New Zealand to participate in ministerial meeting of new group formed to counter China's Pacific moves

New Zealand will participate in a ministerial meeting of a Pacific-focused group established amid China's attempts to grow its presence in the region.

Foreign Affairs Minister Nanaia Mahuta has confirmed to Newshub she will virtually attend a meeting of foreign affairs ministers from the five Partners in the Blue Pacific (PBP) countries. Those are Australia, Japan, New Zealand, the United Kingdom and the United States.

Mahuta said it was important the Pacific Islands Forum's role in the region is acknowledged by the group.

"In so far as our participation has been invited, I think it's an important conversation to be a part of. I'm hopeful that all Pacific partners are part of that conversation and that there is formal recognition of the Pacific Island Forum as the regional architecture for which to engage in," she said.

The Japanese Yomiuri Shimbun newspaper was first to report this week that a meeting of the ministers in New York was being arranged for later in September, an upgrade from previous meetings of just officials. 

It comes ahead of the US-Pacific Island Country Summit, which will see Pacific Island leaders descend on Washington DC to discuss cooperation in the region.

The PBP group was announced in June by the US, with little fanfare here in New Zealand. 

A White House statement described the grouping as an "inclusive, informal mechanism to support Pacific priorities" guided by the Pacific Islands with a focus on "Pacific regionalism, sovereignty, transparency, [and] accountability".

The establishment of the group raised eyebrows overseas as it came hot on the heels of China seeking security and cooperation agreements with Pacific Island nations. This was picked up on by some international media, like the South China Morning Post, which said the group would be used to "blunt China's influence".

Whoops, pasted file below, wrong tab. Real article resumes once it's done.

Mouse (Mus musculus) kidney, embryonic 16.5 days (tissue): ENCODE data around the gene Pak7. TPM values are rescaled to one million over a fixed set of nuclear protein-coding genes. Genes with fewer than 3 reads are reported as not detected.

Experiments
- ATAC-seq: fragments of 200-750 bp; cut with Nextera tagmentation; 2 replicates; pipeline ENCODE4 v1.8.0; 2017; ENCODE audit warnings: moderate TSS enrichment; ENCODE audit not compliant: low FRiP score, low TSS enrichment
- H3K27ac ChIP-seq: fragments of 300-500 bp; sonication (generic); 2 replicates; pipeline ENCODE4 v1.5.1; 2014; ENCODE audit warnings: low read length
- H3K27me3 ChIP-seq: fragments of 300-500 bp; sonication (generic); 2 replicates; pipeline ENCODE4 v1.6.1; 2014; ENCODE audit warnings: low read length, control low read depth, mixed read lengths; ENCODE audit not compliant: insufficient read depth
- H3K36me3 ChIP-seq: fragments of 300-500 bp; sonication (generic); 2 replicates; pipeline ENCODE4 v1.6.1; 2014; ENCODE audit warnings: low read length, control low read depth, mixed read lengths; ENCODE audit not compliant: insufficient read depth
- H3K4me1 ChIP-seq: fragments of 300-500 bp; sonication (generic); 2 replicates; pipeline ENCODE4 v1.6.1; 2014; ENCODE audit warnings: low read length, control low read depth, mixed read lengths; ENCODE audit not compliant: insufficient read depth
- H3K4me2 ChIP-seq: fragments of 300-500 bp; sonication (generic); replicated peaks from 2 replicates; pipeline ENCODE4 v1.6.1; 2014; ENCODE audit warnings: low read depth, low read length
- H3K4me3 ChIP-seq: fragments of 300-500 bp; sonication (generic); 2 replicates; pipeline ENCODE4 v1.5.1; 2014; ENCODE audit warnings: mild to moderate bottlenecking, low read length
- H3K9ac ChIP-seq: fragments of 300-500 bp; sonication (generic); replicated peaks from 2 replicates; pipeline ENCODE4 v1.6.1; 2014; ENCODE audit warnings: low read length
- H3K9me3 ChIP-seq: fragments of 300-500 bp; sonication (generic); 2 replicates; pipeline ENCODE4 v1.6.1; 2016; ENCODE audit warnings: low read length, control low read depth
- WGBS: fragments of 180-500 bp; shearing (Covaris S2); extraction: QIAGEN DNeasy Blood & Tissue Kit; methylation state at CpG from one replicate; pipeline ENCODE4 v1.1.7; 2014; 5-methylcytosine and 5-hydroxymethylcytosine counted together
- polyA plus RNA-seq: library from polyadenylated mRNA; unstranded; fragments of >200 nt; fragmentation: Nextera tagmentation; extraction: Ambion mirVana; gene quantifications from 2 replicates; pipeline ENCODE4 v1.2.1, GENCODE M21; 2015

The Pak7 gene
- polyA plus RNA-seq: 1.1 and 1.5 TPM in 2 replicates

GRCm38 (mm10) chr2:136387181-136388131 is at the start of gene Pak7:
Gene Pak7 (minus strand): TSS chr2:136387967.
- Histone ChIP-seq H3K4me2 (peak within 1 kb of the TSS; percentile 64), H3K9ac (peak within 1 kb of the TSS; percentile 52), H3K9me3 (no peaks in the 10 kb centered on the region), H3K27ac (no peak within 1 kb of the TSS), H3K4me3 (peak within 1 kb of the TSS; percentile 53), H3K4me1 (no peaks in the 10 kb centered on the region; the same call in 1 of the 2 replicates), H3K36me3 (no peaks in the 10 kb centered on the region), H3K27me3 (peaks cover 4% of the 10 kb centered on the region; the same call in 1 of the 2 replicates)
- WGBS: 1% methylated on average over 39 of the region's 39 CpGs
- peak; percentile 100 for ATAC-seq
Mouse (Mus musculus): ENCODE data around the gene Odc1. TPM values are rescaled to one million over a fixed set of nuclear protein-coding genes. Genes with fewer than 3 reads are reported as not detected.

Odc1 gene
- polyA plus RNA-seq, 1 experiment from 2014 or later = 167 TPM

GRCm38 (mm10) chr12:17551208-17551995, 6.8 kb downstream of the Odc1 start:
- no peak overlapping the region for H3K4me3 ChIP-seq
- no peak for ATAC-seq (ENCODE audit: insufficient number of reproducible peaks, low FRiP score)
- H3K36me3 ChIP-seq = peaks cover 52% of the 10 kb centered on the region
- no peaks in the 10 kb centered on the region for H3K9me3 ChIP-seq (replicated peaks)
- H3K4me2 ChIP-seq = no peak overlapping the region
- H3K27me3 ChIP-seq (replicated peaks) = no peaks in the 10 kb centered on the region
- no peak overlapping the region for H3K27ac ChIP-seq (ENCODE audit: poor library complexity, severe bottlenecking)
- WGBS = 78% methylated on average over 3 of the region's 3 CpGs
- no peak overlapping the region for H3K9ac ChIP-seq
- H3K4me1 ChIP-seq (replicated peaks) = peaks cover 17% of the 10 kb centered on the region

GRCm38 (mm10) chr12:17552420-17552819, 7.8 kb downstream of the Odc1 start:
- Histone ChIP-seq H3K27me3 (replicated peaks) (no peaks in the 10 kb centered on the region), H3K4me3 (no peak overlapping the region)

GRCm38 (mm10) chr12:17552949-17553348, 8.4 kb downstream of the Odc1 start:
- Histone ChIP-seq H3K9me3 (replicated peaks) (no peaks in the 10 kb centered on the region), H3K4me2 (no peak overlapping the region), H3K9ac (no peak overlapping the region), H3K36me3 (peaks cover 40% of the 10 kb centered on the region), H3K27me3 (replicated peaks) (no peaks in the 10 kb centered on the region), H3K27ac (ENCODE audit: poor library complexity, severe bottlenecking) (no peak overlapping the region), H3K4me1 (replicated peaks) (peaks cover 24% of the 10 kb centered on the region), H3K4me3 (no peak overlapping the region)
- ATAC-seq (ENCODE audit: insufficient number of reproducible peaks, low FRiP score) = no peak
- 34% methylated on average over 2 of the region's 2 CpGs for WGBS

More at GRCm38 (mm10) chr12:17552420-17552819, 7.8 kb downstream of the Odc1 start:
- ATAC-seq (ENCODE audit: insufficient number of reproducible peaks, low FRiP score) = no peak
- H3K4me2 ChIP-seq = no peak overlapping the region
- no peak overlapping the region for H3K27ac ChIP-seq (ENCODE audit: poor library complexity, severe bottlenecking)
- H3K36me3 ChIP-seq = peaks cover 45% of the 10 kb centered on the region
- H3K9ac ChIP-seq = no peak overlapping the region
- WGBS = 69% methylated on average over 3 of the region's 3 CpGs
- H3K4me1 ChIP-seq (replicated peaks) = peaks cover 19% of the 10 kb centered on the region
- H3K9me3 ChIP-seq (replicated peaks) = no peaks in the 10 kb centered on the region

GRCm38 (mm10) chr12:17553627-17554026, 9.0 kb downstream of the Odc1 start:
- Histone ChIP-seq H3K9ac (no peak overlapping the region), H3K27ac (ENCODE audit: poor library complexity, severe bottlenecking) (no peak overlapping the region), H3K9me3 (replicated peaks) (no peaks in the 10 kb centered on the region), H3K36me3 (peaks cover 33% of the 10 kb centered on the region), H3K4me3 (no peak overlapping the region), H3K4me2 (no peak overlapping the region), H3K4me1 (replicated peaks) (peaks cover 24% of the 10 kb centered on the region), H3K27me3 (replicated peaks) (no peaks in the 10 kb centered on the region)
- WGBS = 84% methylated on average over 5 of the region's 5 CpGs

The China Daily, a Chinese state media paper, said while the group claimed to focus on Pacific priorities, "the move is undoubtedly a customised endeavour to counter China's influence in the region". 

Yomiuri Shimbun reported this week that the PBP wants to strengthen cooperation in maritime surveillance and in response to natural disasters.

The United States itself has upped its commitment to the Pacific in recent months, deciding to establish embassies in Kiribati and Tonga, increasing economic development funding and developing a new national strategy towards the region. 

A deal between China and the Solomon Islands earlier this sparked concern about Beijing's intentions for the Pacific, with New Zealand among the countries saying it was unnecessary. China went on to seek further deals with other Pacific nations, but was unsuccessful in gaining a regional agreement.

Mahuta met virtually with her Chinese counterpart Wang Yi in June. 

"Minister Mahuta acknowledged that China has been present in the Pacific for a long time, but underlined the importance of engagement taking place in a manner that advances Pacific priorities, is supportive of Pacific regional institutions such as the Pacific Islands Forum, and addresses the significant challenges in the region," a Ministry of Foreign Affairs readout of the meeting said.

Prime Minister Jacinda Ardern has stressed that China's presence in the Pacific is not new and that it's not up to individual countries to decide what's best for the region. She said conversations around security arrangements should be had through institutions like the Pacific Islands Forum.